In November 2018, the VHP had a public meeting in BHU, insisting on building Ram Temple in Ayodhya exactly on the site of the demolished Babri Masjid.
Let it be known that the apex court is particularly seized with the title suit of the land on which the Babri Masjid existed.
The reason I cite the instances of the prestigious and highly funded, historic universities, is to make the readers understand how hate-filled majoritarianism is seeping through the enlightened segments of Indian society today, as well.
Hazaribagh is represented in Lok Sabha by Jayant Sinha, an alumnus of Harvard University. The parliamentarian is in the Union Cabinet of ministers as well. He has succeeded his father, Yashwant Sinha, who was formerly in the elite Indian Administrative Services, was Union Finance Minister in Vajpayee’s cabinet.
A few months ago, Jayant Sinha had been hauled over the coals for garlanding the eight people reportedly belonging to saffron organizations, and who were convicted by a lower court for having lynched a Muslim. Even the New York Timeswas compelled to carry a story on this act (legitimising of a hate crime) of Jayant Sinha[H3] .
It is important to understand why these otherwise suave politicians (the father and the son) resort to whipping up communal polarization?
Hazaribagh has a sizeable proportion of Muslims (estimated to be almost 21-25%). For long it also elected CPI leaders (in 1991 and 2004). The rural part of Hazaribagh Lok Sabha, and the subordinated segments of urban parts as well, have generally been showing their electoral inclinations more towards the Left (and non BJP) Parties. Without strong Hindu consolidation, it is often difficult, even impossible, for the BJP to win elections here. The incumbent MP, from Hazaribagh, Jayant Sinha feels that he really just can’t win without such a polarization.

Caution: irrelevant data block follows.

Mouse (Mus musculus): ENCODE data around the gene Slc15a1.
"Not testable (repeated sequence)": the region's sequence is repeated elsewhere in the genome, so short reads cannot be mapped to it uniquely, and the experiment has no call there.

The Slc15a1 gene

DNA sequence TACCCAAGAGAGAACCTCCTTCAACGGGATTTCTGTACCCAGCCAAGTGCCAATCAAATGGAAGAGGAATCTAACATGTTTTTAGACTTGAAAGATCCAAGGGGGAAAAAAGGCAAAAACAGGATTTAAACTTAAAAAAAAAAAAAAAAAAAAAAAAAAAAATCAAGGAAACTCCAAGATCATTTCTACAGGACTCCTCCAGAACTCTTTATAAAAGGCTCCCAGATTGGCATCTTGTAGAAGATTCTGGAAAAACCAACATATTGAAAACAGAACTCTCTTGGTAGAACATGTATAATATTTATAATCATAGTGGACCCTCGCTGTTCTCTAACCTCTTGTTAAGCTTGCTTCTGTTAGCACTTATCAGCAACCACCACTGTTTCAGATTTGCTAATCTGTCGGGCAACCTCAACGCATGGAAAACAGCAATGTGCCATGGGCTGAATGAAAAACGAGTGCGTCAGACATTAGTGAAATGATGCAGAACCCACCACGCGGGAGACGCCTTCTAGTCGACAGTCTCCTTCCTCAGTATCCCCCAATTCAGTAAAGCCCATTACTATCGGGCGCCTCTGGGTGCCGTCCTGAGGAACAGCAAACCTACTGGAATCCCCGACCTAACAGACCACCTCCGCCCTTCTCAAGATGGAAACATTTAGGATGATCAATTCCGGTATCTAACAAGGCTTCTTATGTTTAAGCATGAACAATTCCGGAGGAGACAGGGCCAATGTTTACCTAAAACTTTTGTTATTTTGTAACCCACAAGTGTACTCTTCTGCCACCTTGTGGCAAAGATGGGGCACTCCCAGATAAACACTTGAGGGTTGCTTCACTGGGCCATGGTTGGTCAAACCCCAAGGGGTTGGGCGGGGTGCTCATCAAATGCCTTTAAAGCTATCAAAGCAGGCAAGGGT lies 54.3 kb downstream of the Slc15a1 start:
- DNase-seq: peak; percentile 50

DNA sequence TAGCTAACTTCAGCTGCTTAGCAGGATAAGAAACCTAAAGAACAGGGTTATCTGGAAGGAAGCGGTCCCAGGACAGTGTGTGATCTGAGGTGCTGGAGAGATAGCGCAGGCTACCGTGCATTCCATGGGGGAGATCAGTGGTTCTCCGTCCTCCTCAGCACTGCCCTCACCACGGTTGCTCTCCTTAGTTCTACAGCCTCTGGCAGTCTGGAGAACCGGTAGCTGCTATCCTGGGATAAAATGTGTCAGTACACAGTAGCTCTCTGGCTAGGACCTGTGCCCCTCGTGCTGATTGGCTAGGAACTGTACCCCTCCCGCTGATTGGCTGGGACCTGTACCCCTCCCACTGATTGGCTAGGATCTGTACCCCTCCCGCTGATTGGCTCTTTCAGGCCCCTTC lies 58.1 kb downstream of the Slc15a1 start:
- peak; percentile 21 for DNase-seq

Both in 1989 and 1996, the BJP won only when the election was preceded by communal violence and polarization. In 1998, 1999 and 2009, Yashwant won this seat on BJP ticket. Of these three elections, he won two (1998 and 2009), only after polarization.
On April 4, 2017, Yashwant (now showing a moderate face) and his supporters tried to force his way through a Muslim inhabited area of Mahudi, a village in Badkagaon of the district of Hazaribagh. This route was closed for religious processions after a violent clash in 1984. But he made it a mission to get this road opened for Ramnavami processions. He tried to dissuade the police by revealing that he“was a deputy commissioner 50 years ago when these officials were not even born”. He was eventually arrested, but violence did break out in Mahudi. Outraged academic and columnist, Apoorvanand asked Sinha,“We have yet to see any expression from you repenting your role in this violence, even condoling the deaths of those who had to pay for your obstinacy[H4] ”.